When I was starting out MusicBrainz and was trying to work out how to make the project sustainable, I would’ve given just about anything to have access to these reports. I am proud that, nearly 20 years later, I was able to contribute to these reports so that others may benefit from our hard work.
Ensure your revenue model aligns with your organisational goals
Understand how your revenue sources will change during your institution’s lifecycle
Consider both financial and non-financial aspects of sustainability
Identify and mitigate future risks
Learn from others
Each of these points represent a whole collections of small lessons that I’ve learned by (often painful) experience of the past years. Also, I feel that these points are not strictly limited Data Institutions, but many also apply to making open source projects sustainable. If you’re in the business of running a data or open source organzation, I would strongly encourage you to read this paper!
For example, the representative from MusicBrainz said, “[A culture of honesty] builds trust, and this trust builds sustainability”
Compared to sustainability, the concepts of trust were much more clear to me from the beginning. However, that doesn’t make this report any less relevant — especially in current times, I welcome an emphasis on trust!
Thank you to the ODI for including MusicBrainz and doing all of the hard work on these reports!
A large variety of issue types have been addressed in today’s release!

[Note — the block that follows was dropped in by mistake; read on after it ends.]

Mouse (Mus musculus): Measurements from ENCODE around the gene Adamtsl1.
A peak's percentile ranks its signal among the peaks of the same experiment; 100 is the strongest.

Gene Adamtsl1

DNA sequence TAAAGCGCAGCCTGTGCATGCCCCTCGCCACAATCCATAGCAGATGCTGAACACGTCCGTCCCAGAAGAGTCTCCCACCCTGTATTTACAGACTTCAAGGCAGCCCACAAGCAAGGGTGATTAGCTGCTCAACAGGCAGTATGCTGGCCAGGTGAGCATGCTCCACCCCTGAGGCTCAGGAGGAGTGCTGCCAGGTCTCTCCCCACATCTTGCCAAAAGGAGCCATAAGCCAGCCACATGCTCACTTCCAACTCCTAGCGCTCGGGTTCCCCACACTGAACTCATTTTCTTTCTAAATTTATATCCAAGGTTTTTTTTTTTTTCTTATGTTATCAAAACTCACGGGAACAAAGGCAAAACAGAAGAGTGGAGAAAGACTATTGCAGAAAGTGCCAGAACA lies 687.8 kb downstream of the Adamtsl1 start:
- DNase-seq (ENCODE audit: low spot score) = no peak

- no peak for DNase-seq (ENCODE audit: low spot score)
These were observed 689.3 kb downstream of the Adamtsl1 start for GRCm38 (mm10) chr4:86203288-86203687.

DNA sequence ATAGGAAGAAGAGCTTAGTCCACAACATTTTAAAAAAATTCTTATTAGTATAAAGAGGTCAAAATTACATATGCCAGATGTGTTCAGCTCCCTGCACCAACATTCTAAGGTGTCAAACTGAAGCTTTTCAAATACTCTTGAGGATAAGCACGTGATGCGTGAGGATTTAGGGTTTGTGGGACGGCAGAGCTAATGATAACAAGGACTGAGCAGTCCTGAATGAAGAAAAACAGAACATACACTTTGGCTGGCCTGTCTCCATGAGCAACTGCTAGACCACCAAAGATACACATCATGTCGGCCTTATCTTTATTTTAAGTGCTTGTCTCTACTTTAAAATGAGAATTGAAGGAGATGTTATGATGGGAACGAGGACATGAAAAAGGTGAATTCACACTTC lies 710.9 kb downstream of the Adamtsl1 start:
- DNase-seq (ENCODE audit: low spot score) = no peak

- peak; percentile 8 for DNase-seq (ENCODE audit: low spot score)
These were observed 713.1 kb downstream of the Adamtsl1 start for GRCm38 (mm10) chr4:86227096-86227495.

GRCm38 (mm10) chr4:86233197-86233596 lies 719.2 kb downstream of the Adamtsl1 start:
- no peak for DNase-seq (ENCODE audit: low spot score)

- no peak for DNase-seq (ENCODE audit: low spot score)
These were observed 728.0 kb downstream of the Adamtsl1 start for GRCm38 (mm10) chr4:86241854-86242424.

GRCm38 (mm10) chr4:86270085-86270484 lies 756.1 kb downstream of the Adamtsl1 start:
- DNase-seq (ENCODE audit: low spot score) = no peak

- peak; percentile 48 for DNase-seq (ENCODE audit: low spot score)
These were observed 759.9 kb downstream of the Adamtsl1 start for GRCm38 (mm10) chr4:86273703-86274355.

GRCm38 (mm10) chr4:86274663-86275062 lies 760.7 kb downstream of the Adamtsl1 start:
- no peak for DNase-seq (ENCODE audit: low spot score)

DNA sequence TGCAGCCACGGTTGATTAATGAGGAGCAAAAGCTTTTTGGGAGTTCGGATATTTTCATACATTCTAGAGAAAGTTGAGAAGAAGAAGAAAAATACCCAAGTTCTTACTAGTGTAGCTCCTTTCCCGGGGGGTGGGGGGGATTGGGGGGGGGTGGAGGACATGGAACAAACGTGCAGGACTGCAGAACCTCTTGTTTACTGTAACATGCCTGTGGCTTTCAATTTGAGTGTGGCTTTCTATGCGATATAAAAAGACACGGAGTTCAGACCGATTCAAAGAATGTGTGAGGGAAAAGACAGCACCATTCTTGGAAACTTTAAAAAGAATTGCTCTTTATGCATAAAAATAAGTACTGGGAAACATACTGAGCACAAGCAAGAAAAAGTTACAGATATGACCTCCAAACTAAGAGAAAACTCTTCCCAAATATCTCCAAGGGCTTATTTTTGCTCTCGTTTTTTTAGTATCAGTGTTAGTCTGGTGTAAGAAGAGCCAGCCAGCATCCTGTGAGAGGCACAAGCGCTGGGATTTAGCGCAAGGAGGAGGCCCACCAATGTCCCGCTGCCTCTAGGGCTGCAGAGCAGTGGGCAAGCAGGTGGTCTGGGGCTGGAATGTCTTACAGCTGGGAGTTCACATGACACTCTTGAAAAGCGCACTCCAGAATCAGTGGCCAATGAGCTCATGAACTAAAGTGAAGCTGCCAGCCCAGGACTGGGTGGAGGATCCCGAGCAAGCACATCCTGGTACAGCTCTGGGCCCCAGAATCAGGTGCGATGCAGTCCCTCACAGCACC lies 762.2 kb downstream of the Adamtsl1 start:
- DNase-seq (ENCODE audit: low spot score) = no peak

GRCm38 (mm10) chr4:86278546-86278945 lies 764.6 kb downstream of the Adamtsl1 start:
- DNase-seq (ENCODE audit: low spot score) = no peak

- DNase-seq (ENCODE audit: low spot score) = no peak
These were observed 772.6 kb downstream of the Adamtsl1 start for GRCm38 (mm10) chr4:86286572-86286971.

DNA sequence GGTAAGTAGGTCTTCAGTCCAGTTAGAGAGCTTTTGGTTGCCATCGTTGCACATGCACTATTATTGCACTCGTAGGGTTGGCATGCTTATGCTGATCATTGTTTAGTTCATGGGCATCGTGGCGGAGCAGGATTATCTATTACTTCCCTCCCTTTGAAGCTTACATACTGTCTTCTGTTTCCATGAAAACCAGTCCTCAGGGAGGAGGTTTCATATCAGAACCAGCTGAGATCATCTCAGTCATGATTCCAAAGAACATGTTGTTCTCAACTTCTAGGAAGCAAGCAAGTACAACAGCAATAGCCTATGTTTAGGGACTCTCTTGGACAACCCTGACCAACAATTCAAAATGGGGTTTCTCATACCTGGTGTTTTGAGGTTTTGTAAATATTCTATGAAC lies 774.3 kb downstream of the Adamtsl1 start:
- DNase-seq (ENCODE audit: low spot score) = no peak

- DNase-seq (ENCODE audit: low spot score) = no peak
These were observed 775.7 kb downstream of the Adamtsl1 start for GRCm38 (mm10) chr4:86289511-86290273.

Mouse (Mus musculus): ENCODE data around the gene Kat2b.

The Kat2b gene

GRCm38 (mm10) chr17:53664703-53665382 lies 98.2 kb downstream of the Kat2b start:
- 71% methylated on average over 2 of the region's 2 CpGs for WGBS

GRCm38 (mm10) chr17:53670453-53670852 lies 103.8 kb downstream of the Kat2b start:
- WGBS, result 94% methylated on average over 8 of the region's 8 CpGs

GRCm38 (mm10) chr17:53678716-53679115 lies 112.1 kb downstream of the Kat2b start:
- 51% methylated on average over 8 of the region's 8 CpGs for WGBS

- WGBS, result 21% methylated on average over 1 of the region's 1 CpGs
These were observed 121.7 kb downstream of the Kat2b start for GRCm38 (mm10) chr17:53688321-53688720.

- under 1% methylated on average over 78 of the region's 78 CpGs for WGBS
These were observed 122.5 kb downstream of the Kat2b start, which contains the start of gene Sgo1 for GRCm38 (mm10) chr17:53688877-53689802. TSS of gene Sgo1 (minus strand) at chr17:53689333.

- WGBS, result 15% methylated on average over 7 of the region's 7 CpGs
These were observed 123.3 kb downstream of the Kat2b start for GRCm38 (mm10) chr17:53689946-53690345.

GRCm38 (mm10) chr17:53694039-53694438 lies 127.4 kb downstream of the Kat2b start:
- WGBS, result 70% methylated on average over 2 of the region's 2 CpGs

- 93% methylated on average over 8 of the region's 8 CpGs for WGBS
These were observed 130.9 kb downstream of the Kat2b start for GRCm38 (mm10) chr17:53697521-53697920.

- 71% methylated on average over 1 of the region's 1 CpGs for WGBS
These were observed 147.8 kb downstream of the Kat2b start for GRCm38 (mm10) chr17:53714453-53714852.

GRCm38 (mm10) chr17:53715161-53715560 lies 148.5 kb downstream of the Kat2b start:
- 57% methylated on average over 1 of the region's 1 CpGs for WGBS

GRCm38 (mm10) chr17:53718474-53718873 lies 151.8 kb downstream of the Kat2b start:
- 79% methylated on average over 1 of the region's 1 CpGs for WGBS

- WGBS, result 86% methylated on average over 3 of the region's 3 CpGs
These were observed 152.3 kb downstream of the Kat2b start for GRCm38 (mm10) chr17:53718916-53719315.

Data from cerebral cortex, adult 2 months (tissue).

As a new feature, search indexes are now dumped and made available along with database dumps under the FTP directory search-indexes. They are mainly intended to be loaded on a MusicBrainz slave server to start a mirror with search.
Among improvements, a noticeable one is to lighten the area’s overview page that was heavily crowded with all sorts of relationships that have been scattered over more specific tabs.
As for bugfixes, the major one secures user/admin forms against CSRF attacks.
Thanks to atj for contributing code to support Traxsource URLs. Thanks to alex_s7, chaban, danbloo, Lotheric, murdos, Skeebadoo for reporting issues. Thanks to kellnerd, Jormangeud, mfmeulenbelt, salorock for updating the translations in German, Finnish, Dutch, Italian, respectively. And thanks to all others who tested the beta version!
No Easter egg in today’s update but rather a dozen or so of small bugfixes and convenient improvements.
Thanks Rotab for the pair of bugfixes he submitted, to CatQuest, chaban, chirlu, FSpy, HibiscusKazeneko, JesseW, KRSCuan, MichelV, wcw1966 for issues they reported, to salorock for the Italian translation he updated, and to all others who tested the beta version!
In these troubling times (New Roman) it has come to our Attention that our Esteemed program “Picard” (from now on known as “The Captain”) is written with Very Silly™ code. This will just not do!
The MetaBrainz Foundation is a very serious organisation! It will not stand for such Silly™ things as Moose, Tissues or Membranophones!
The program (from now on known as “Sir Patrick”) has in addition to pythonesque codings also several oblique references to: burlesque starships, electronic hair-colour, Monty (including “the full”), several references to technologically minded stick-figures, John Cage, and disused towels left by your mother!
For now the program’s (from now on known as St. Paddy) most recent new release (version 2.45!§🥷) vil quickly bee retracted (bzzt!) and replaced by Harder, Better, Faster, Stronger Picard (from now on known as (♫♪♬) (version 2.4√-1€DONTBLINK;)) – this to Prevent excesses such as: Rock climbing Monkies, Tobogganing Dates, Breakdancing Pastries and–
Right, that’s enough of that, we apologise for the previous part of this blog post, it is Very Silly™ and the MetaBrainz Foundation is a very serious organisation which does not abide with such silliness!
We will now return to our regular scheduled blog post! –